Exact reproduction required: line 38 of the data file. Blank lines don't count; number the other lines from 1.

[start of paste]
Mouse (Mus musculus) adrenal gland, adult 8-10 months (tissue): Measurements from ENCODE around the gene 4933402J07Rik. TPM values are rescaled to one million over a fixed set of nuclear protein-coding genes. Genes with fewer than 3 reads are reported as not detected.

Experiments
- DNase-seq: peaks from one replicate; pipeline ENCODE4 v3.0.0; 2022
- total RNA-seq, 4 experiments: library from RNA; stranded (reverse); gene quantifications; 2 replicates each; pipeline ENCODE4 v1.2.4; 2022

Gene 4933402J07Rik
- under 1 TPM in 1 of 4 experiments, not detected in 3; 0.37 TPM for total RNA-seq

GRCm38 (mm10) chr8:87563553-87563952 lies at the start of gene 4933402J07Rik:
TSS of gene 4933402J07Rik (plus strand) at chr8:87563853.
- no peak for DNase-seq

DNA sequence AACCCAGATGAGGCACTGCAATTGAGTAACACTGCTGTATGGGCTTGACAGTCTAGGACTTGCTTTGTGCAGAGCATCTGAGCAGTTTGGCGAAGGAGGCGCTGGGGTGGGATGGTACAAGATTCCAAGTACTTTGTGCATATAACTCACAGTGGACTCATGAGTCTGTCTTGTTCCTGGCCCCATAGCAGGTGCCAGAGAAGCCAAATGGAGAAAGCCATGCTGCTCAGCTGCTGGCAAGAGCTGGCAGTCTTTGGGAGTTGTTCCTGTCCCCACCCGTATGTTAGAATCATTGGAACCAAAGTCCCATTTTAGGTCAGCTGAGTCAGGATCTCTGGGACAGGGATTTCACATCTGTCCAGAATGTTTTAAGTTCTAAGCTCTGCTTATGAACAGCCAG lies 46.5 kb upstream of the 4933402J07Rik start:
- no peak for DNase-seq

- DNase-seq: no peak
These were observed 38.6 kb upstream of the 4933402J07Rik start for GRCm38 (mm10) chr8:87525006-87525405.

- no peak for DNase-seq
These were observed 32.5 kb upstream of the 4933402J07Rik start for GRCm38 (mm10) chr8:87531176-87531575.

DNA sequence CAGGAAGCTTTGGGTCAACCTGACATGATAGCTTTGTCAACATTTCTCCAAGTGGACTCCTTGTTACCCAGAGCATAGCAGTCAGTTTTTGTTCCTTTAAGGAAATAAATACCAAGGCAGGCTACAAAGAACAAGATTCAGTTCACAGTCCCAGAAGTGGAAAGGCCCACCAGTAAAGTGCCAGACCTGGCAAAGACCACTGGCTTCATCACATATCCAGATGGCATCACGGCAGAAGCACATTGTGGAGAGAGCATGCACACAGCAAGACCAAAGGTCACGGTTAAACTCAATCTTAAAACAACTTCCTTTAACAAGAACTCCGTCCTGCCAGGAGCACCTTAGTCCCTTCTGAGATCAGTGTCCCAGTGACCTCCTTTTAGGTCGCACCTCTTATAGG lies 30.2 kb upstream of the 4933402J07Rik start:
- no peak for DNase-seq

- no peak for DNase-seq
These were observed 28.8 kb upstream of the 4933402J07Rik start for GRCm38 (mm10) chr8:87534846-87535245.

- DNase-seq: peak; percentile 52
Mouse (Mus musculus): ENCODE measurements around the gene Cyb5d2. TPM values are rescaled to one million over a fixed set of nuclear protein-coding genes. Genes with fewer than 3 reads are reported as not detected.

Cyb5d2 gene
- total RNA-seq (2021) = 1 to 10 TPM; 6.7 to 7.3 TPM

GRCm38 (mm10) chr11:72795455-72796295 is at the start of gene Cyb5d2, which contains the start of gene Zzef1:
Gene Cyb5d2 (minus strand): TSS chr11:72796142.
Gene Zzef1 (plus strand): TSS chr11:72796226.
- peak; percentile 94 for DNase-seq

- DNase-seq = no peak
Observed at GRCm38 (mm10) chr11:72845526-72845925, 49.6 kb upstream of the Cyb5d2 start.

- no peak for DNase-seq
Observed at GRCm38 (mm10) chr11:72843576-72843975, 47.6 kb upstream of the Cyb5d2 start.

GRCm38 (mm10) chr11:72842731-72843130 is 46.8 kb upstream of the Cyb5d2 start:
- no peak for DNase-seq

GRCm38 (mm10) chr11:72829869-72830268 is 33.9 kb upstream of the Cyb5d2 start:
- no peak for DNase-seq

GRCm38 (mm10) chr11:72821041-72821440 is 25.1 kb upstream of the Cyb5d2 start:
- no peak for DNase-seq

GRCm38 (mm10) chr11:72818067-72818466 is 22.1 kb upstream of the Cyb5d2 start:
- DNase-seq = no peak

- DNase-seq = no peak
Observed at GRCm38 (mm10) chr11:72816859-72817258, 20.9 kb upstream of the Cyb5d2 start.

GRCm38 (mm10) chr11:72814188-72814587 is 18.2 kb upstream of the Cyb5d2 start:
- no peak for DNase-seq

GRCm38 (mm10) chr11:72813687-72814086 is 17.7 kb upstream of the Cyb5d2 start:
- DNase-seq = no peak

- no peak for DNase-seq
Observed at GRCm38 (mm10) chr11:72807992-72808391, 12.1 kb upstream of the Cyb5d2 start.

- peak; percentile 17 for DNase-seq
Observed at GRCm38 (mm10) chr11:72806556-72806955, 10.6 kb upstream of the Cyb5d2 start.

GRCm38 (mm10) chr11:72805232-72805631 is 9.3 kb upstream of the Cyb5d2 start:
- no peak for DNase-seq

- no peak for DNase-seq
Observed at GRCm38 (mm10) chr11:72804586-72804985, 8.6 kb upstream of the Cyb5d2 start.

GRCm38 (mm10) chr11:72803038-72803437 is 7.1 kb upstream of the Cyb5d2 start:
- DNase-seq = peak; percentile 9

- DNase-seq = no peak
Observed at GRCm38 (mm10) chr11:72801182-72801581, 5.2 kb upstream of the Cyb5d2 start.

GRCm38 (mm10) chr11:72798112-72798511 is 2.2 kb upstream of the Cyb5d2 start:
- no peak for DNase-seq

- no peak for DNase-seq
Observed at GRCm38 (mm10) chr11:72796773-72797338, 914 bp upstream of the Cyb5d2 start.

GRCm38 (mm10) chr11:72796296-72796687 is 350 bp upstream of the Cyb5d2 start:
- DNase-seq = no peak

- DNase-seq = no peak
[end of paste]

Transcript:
GRCm38 (mm10) chr11:72818067-72818466 is 22.1 kb upstream of the Cyb5d2 start: